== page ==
There are reports out of Africa – Nigeria to be specific – of horrible comments made by Bishop Orama of Nigeria. I think of the women and men I have the honour of knowing, especially through Integrity, and shake my head at the rhetoric. “Inhuman” – part of the irony is that not so many years ago people like the African bishop who calls gays and lesbians “inhuman” and not worthy of life were considered those very same things.

It is common that those who were oppressed take on the characteristics of the oppressors when they gain their freedom. We see this so often in the cycles of domestic abuse. We see it when nations gain their independence. And we see it in the very statements made by this African bishop. He has learned his lessons well.

But most astoundingly is the remarkable silence of certain factions of our church regarding the meaning of the statement. A fair amount has been said about the dangers of such a statement, but not much has been said about the wrongness in the meaning. This also puzzles me for I count many among my friends and colleagues who do not have the same understanding of full inclusion of my GLBT brothers and sisters and yet not one of them would ever consider calling GLBTs inhuman or not worthy of life. Why is there such a deafening silence as to the meaning of the statement from the more vocal?

I note that on Father Jake’s there have been some attempts to deflect by pointing out that nothing has ever been done to John Spong (I also note that he (John Spong) has sent a letter to Rowan Williams and I cringe.) What Spong has said or done has no bearing on what Bishop Orama of Nigeria has said. If one wants to question the lack of reining Spong in that is fine. There are times when I almost wish he could be silenced or at least that he would be far more diplomatic in his words and actions. But Bishop Spong has nothing to do with what Bishop Orama said. It is two separate issues and need to be dealt with as two separate issues. It is not okay for Bishop Orama to say what he did just because Bishop Spong has said and done what he has said and done. To try and deflect the words of the Nigerian bishop with such an issue does not address the issue. The issue is that some very damaging statements were made that could lead to bodily harm – painful death at its worst and shunning at the least and there is significant silence from the various leaders throughout the Anglican Communion on the issue. Where is Peter Akinola? Where is Rowan Williams? Where is Katharine (sp) Jefferts Schori? Where is Fred Hiltz? Where are statements made to counteract the statements by Orama to reassure our GLBT brothers and sisters that this statement does not reflect the mind of the Communion or the various provinces?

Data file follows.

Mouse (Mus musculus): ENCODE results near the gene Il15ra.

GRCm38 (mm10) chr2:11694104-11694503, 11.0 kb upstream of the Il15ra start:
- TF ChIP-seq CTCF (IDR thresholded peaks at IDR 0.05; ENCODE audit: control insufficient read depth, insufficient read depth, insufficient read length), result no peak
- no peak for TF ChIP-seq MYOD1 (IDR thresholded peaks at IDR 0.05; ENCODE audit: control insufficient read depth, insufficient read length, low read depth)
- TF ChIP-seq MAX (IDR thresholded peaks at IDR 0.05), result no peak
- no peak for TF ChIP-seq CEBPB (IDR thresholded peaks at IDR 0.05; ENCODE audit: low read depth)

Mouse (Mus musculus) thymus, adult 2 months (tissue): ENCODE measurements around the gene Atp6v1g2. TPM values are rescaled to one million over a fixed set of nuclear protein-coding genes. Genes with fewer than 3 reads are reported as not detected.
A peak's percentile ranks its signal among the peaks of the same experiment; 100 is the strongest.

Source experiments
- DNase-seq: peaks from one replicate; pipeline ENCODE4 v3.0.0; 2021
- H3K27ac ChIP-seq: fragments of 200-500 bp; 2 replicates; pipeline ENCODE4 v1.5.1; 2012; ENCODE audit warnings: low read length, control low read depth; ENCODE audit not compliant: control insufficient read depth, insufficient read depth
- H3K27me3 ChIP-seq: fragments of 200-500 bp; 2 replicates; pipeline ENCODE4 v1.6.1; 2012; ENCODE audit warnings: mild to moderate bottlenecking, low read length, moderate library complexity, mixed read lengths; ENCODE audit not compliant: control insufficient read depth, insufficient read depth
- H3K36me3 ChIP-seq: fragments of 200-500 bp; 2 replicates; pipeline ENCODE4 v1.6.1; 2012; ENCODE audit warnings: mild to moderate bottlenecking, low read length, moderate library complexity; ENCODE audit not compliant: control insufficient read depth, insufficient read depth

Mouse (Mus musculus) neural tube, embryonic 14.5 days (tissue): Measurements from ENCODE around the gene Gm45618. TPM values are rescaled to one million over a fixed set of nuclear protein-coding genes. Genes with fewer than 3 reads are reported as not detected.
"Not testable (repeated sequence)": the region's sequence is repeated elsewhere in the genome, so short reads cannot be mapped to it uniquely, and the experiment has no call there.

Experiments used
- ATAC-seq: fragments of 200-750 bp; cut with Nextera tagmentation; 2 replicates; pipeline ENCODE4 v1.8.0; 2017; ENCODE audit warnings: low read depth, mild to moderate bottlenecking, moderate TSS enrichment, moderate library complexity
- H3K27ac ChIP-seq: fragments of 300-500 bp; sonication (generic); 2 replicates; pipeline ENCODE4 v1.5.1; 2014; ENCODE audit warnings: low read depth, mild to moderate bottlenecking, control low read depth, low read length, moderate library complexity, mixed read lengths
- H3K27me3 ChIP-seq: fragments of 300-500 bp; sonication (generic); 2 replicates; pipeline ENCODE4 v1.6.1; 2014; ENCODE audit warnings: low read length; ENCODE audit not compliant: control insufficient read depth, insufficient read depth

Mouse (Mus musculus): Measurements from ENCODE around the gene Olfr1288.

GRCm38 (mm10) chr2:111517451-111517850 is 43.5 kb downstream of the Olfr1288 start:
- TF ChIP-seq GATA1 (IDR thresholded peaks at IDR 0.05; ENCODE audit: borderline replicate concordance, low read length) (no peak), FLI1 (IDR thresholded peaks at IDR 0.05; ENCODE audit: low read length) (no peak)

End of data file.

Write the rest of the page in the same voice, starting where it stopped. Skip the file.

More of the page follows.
Of course, we don’t want to make a mountain out of what we perceive as mole hills and our leaders probably believe and hope that this will blow over. But each time something like this is said, another nail pierces the hearts and souls of those being spoken about. We realize that this bishop is not speaking the mind of the majority of the Communion but more noticeable than his words is the silence greeting them. There has to come a time when those in leadership positions stand up and say that this has gone to far. It has happened with TEC and New West. Why is it not happening with statements such as Orama’s?

Love and Prayers,
Ann Marie

Thoughts from blogland (Some of these are thanks to Father Jake's site):
Elizabeth Keaton
Mark Harris
Anglican Scotist
Susan Russell and this
Davis Mac-Iyalla
Scott Gunn